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Trigeminal sensory neuropathy and mixed connective tissue disease: A case report

Tadashi Nakamura

Section of Clinical Rheumatology, Kumamoto Shinto General Hospital, Kumaoto, Japan

E-mail : nakamura@k-shinto.or.jp

Mitsuharu Ueda

Department of Neurology, Graduate School of Medical Sciences, Kumamoto University, Kumamoto, Japan

Hirokazu Takaoka

Section of Clinical Rheumatology, Kumamoto Shinto General Hospital, Kumaoto, Japan

Yukio Ando

Department of Neurology, Graduate School of Medical Sciences, Kumamoto University, Kumamoto, Japan

DOI: 10.15761/CCRR.1000143

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Abstract

Mixed connective tissue disease (MCTD), a multisystem disorder, has features of systemic lupus erythematosus, scleroderma, and polymyositis/dermatomyositis but also a high titer of antibody to ribonucleoprotein. A 62-year-old Japanese woman with MCTD had an isolated trigeminal sensory neuropathy as an early manifestation of MCTD. Raynaud’s phenomenon occurred almost simultaneously with the neuropathy onset, followed by hand swelling, myositis, and increased ribonucleoprotein antibody. We herein describe our patient with trigeminal neuropathy as an early MCTD manifestation.

Key words

Anti-RNP antibody, mixed connective tissue disease, trigeminal neuropathy

Introduction

Mixed connective tissue disease (MCTD) is a systemic autoimmune disease typifying by overlapping features between two or more systemic autoimmune diseases such as systemic lupus erythematosus (SLE), systemic sclerosis (SSc), and polymyositis/dermatomyositis (PM/DM) [1]. High titers of circulating antoantibodies against nuclear ribonucleoprotein (RNP) antigen, which are now referred to as anti-U1 RNP antibodies, are characteristic and justify the diagnosis of MCTD as a distinct clinical entity [2]. The hallmarks of this condition are Raynaud’s phenomenon, swelling of the hands, arthralgia, lymphadenopathy, myalgia, and fatigue, all of which may develop over months or years. Sclerodactyly, myositis, puffy fingers, and swallowing defects are common. The issue about whether MCTD should be regarded as an independent disease has been solved: because of changing concepts, MCTD is now regarded as a distinct disease entity [3]. Although MCTD is thought to be associated with a relatively low incidence of renal disease and with an overall favorable prognosis, recent studies revealed a general trend toward more scleroderma-like features, pulmonary hypertension, and renal involvement [4,5]. Neurological manifestations rarely occur in MCTD, and the extent and exact nature of these manifestations are not well defined, with very few reports of trigeminal neuropathy occurring in MCTD [6-8]. However, we here report a case in which an isolated trigeminal sensory neuropathy occurred almost simultaneously with the rest of the clinical syndrome. We also discuss the development of such a neurological symptom associated with MCTD.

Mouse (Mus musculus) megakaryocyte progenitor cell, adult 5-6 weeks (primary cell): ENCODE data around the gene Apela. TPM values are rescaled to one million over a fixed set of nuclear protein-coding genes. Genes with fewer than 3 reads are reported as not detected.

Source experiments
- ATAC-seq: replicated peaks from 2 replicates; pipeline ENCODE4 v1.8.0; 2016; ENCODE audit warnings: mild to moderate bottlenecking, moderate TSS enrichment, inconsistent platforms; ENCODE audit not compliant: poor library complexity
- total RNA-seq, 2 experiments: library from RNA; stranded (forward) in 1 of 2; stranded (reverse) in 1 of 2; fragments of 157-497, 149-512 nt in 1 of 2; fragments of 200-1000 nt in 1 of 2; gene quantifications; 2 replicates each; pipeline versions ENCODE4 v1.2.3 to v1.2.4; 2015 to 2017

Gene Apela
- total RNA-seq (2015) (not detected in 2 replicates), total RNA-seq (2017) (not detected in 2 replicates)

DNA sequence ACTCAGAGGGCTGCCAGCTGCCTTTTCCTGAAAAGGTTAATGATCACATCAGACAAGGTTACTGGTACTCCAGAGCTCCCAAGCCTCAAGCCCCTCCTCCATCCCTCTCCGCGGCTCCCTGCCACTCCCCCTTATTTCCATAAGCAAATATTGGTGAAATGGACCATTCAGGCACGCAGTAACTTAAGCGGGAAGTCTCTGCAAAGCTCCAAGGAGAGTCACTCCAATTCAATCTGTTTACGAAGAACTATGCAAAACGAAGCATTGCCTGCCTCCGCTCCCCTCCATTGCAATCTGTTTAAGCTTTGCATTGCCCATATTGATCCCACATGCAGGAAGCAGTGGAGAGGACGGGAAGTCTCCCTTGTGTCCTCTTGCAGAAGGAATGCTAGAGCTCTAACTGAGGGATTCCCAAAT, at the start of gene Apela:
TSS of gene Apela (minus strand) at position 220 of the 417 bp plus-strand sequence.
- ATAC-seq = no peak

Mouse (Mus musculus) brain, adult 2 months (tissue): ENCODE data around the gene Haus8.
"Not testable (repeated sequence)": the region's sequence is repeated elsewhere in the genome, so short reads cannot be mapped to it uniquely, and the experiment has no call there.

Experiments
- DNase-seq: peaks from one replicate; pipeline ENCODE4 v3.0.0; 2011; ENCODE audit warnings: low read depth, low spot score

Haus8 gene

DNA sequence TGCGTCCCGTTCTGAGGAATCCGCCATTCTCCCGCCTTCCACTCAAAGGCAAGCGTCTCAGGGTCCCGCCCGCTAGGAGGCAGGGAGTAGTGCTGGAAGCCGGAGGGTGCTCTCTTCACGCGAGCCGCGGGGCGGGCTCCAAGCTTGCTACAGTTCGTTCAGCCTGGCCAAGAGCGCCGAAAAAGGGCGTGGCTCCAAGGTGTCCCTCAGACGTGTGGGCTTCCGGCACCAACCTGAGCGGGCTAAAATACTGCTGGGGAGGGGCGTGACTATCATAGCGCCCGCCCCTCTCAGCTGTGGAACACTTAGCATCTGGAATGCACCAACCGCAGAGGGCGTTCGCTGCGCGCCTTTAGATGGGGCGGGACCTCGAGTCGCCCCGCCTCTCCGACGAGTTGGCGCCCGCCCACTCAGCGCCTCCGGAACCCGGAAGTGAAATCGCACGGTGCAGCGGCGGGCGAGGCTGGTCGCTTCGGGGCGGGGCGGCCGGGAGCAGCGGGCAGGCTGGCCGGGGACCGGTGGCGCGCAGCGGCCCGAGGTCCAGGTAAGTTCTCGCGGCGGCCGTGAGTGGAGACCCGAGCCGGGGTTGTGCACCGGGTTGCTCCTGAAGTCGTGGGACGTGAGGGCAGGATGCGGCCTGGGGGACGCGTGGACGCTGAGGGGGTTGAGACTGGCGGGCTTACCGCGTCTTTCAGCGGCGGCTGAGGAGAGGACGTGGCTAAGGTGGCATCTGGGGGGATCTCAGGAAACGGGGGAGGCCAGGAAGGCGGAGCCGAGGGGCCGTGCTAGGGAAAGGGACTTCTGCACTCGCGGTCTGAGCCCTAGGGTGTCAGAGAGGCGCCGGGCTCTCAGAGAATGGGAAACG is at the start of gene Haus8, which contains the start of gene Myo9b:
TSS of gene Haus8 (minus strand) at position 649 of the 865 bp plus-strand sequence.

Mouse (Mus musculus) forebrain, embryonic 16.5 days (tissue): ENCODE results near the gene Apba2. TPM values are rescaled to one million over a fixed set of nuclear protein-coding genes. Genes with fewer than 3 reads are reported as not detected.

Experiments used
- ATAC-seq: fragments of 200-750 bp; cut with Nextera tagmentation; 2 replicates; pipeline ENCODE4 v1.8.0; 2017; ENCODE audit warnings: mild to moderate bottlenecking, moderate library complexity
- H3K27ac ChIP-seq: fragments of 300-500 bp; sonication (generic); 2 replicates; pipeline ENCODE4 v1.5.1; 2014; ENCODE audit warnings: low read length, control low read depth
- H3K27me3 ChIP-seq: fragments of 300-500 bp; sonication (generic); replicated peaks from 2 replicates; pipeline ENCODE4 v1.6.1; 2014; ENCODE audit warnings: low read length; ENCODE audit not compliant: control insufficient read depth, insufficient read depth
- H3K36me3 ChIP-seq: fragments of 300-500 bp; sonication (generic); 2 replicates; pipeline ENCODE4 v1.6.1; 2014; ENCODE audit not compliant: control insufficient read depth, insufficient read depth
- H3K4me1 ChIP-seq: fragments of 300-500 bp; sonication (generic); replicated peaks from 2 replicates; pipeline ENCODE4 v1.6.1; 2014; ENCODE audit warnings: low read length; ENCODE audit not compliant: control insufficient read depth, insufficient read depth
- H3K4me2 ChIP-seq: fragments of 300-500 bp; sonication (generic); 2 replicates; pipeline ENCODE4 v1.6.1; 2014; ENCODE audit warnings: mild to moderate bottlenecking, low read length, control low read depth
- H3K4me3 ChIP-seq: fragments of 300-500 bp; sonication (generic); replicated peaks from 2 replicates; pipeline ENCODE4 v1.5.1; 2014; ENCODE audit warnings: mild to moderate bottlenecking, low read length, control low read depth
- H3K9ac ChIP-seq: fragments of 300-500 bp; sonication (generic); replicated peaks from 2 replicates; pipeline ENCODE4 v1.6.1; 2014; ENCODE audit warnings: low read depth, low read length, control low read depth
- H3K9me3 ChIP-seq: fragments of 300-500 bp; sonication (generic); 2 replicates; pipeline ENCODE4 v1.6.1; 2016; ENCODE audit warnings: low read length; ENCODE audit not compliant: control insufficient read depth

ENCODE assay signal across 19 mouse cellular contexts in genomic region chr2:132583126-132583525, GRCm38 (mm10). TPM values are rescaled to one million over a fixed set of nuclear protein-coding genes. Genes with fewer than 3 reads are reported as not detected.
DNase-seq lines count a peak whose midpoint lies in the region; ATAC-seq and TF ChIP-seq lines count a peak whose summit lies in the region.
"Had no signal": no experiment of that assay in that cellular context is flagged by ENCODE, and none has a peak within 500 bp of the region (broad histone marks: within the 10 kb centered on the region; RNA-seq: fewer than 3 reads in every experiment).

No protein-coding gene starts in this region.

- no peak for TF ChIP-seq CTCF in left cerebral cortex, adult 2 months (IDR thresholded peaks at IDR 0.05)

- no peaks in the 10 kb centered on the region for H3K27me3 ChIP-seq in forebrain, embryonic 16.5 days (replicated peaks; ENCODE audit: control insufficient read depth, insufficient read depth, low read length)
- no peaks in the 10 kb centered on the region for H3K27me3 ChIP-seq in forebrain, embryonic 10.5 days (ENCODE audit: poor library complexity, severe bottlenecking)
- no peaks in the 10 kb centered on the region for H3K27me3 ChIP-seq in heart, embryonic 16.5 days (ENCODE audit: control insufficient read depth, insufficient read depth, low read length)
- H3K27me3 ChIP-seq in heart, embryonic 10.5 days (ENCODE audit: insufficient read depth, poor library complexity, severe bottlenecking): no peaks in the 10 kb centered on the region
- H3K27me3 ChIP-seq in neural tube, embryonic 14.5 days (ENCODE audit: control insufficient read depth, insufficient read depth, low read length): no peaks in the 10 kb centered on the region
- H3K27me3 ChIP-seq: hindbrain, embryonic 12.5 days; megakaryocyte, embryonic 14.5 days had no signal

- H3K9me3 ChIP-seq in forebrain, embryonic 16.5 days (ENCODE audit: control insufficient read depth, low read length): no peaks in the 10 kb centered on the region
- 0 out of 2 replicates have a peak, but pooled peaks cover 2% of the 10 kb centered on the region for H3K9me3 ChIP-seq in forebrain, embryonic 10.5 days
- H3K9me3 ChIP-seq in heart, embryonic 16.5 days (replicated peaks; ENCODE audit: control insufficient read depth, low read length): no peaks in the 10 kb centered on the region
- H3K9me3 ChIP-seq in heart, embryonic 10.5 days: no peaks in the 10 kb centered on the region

Case report

A 62-year-old Japanese woman was transferred to our hospital for evaluation of general malaise and persistent low-grade fever. She had been experiencing Raynaud’s phenomenon, which occurred almost simultaneously with the onset of trigeminal neuropathy, myalgia in the upper extremities, diffuse swelling of the hands, and left shoulder pain, with the last beginning during the previous 2 weeks. She also had increased anti-RNP antibody titers. She had a temperature of 37.8°C, regular heart rate of 78 beats/min, and blood pressure of 124/82 mmHg, and she was able to communicate well. The physical examination revealed unremarkable findings, except for the presence of indurated edema of the hands with sclerodactyly. The neurological examination indicated right trigeminal neuropathy, lethargy, and numbness of the right side of the face. The trigeminal nerve, i.e., the fifth (V) cranial nerve, is responsible for sensation in the face via three branches: V1, V2, and V3. V1 is the ophthalmic branch, V2 is the maxillary branch, and V3 is the mandibular branch. Symptoms suggested that the trigeminal neuropathy was unilateral on the right side and resulted from effects of V2. She developed sensations of numbness and tingling affecting the right cheek. The numbness extended to the side of the nose, and she complained that the sensation was similar to the feeling resulting from a dental anesthetic. An examination revealed reduced sensory perception in the area supplied by V2. The jaw jerk, which is the motor component of V2, and the remainder of the nervous system were normal. No other neurological abnormalities were found, nor there was clinical evidence of muscle weakness in her face. Axial gadolinium-enhanced T1-weighted magnetic resonance imaging of the head showed no contrast enhancement in the cisternal part of the right trigeminal nerve. An isolated trigeminal sensory neuropathy was recognized as the early or initial manifestation of MCTD at admission.